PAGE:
Another year has begun and I am sure that many of you have horsey goals and aims for 2015.

If your horse has had some time off over the winter or has had a much reduced work load, then the first step in achieving your aim for 2015 should be conditioning your horse correctly for the work that you expect him to do. Correct feeding is essential.

Rules of feeding

The main thing is that you should always feed for work done, not what you are going to do.

Remember that particularly in the early stages of fittening your horse is in light work building to light-medium level and, therefore, the majority of its feeding should be in the form of forage.

Assess your horse

Assessing the condition of your horse is key at any time of the season but particularly before embarking on fittening.

Would you like it to be trimmer, or has it dropped too much condition over the winter? Whatever the end goal, it needs to be fit for purpose. Your end point will affect the type of feeding your horse will ultimately require, and, therefore, what you are building up to.

The type of horse you have will also have an influence on how you go about the fittening process.

The good doer

This horse has probably come out of the winter with varying degrees of too much condition. The winter so far has not been conducive to weight loss in this type.

To start with, a balancer pellet or mineral supplement and chaff will be plenty and in some cases may be all that the animal ever needs, dependent on the level of work required.

Balancer pellets provide all the vitamins and minerals that your horse requires plus quality protein, which is required to replenish muscle lost due to lack of work.

These types usually require more time to fitten to faster work than their more athletic counterparts.

Those being fittened to a light-medium level and beyond may begin to feel like they need a little more energy or 'oomph'.

Energy and 'oomph'

Stepping up to a light-medium work feed will be unlikely to have the desired effect on this type and the extra calories are likely to be laid down as fat.

Instead, add a small quantity of oats (whole oats, tiger oats), or competition mix, to the feed to give a rapid release energy source.

It is surprising how small an amount is needed to have an effect. Start with a small handful in each feed and increase slowly until the desired effect is achieved, giving it a few days at each new level.

Small amounts of oil can also be fed to provide some slow release energy. Never do this unless your horse has already reached its ideal body condition.

You don't want to increase weight again. Experience shows that the best way of feeding this type of animal is to use a balancer type product and chaff as a year round base ration with the flexibility of adjusting the amount of oats, oil and chaff type (Hi-Fi, Graze-on, Alfa-A etc) depending on work level, body condition and temperament.

Strict dieting

An easy mistake is to panic that your horse has too much condition a month before its first competition (in particular eventing) and cut back its feed drastically.

This means the poor animal goes into competition with low energy reserves and feeling terrible.

Think how terrible and low in energy a strict diet can make you feel! The desired body condition should be achieved, as far as possible, in the early stages of fittening and then maintained, this means that the horse can be fed according to its work load in the latter stages of fittening.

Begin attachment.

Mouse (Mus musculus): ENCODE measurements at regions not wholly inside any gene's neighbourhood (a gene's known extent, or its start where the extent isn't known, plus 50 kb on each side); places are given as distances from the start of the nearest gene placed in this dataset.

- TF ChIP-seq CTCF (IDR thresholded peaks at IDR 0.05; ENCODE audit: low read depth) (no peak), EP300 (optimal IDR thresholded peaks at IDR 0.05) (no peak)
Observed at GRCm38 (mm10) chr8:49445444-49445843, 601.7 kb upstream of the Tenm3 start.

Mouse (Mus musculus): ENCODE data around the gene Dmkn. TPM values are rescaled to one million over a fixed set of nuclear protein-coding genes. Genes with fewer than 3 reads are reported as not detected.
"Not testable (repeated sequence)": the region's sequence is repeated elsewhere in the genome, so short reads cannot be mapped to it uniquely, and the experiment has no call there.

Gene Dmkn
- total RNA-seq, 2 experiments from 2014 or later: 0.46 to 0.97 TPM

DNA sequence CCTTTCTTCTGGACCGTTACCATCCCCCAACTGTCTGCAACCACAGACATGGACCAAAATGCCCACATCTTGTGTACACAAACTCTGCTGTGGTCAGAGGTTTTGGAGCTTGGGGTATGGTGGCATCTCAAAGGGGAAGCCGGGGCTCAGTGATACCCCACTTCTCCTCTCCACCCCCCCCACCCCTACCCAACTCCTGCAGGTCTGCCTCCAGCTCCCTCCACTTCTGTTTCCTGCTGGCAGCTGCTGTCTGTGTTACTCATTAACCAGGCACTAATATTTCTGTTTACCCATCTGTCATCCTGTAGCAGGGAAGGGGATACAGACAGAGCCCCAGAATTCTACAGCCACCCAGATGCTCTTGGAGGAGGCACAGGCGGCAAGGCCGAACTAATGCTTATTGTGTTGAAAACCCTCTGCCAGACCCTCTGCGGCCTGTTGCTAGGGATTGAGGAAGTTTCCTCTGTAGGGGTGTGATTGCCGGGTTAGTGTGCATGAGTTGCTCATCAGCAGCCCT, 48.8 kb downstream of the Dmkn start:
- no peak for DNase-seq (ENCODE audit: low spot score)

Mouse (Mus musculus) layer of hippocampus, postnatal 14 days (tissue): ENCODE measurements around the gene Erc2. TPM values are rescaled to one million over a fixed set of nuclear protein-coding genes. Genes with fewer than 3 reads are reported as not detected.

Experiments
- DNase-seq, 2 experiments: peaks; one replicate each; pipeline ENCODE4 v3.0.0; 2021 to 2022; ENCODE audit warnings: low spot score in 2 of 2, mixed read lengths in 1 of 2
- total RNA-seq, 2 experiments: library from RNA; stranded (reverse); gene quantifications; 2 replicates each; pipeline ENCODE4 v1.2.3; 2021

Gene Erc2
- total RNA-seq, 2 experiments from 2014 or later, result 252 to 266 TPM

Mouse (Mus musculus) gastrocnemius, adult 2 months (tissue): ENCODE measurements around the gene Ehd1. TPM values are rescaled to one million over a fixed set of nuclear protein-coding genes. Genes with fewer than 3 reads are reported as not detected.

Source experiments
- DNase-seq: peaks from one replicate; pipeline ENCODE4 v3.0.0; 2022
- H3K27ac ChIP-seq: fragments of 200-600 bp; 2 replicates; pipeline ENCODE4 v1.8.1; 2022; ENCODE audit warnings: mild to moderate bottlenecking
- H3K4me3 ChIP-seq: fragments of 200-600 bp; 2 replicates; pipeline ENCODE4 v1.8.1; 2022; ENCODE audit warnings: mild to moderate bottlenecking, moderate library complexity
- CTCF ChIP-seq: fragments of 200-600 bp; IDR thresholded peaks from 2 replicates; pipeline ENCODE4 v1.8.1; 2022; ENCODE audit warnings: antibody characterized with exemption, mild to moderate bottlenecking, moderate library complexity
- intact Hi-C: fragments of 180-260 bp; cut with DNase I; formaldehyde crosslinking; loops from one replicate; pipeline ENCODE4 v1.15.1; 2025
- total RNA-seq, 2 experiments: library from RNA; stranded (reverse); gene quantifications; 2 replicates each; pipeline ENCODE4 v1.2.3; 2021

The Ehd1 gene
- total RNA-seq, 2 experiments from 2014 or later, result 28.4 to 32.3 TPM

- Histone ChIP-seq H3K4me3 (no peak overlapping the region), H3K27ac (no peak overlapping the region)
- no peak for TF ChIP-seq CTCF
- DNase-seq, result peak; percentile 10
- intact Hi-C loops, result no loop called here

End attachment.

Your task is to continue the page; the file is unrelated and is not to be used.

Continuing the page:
The natural athlete and poor doer

This horse will probably be running up a little light after winter or be just about perfect.

Feeding a conditioning feed 50:50 with a light-medium work feed (Harbro Country Horse and Pony mix or nuts, Pasture Mix, Cool Mix) should help to regain lost condition and aid muscle development throughout the fittening period.

Otherwise feed a light-medium work feed or chaff and a balancer pellet topped up with oats, beet pulp and oil as required.

Depending on condition, once the grass comes through, this type of horse may not require an energy boost, and could easily go through the majority of the fittening period without any changes to feeding.

Higher levels of energy will be required, however, if training progresses to medium-hard levels.

This is when it is pertinent to consider introducing a specially formulated competition feed, to avoid any imbalances.

Look for feeds based on oil and fibre for stamina events, (eg endurance) and ones with a higher proportion of cereals for events requiring bursts of speed (eg affiliated show jumping).


Rations for 'fizzy' horses should be based on high spec chaffs (alfalfa or dried grass), with sugar beet pulp and oil being increased, as required, for controlled energy and condition.

Again a balancer pellet should be used to provide all the protein and trace elements required, higher spec'ed competition type balancers have higher levels of key minerals and trace elements for those in harder work.

It has been proven time and again that it is possible to compete to Novice 3 day event level and beyond on a forage, balancer and oil based ration.

As with all feeding, each animal is an individual and what suits one horse will not necessarily suit another.

Be aware that extra energy fed will be laid down as fat in good doers, and excess condition makes work harder for your horse. Knowing your horse well is essential to knowing when it is ready to move up a level in its feeding.

A weigh tape used once a week along with body condition scoring will help you to keep an eye on condition. If in doubt make use of a nutritionist and don't forget to make any changes gradually.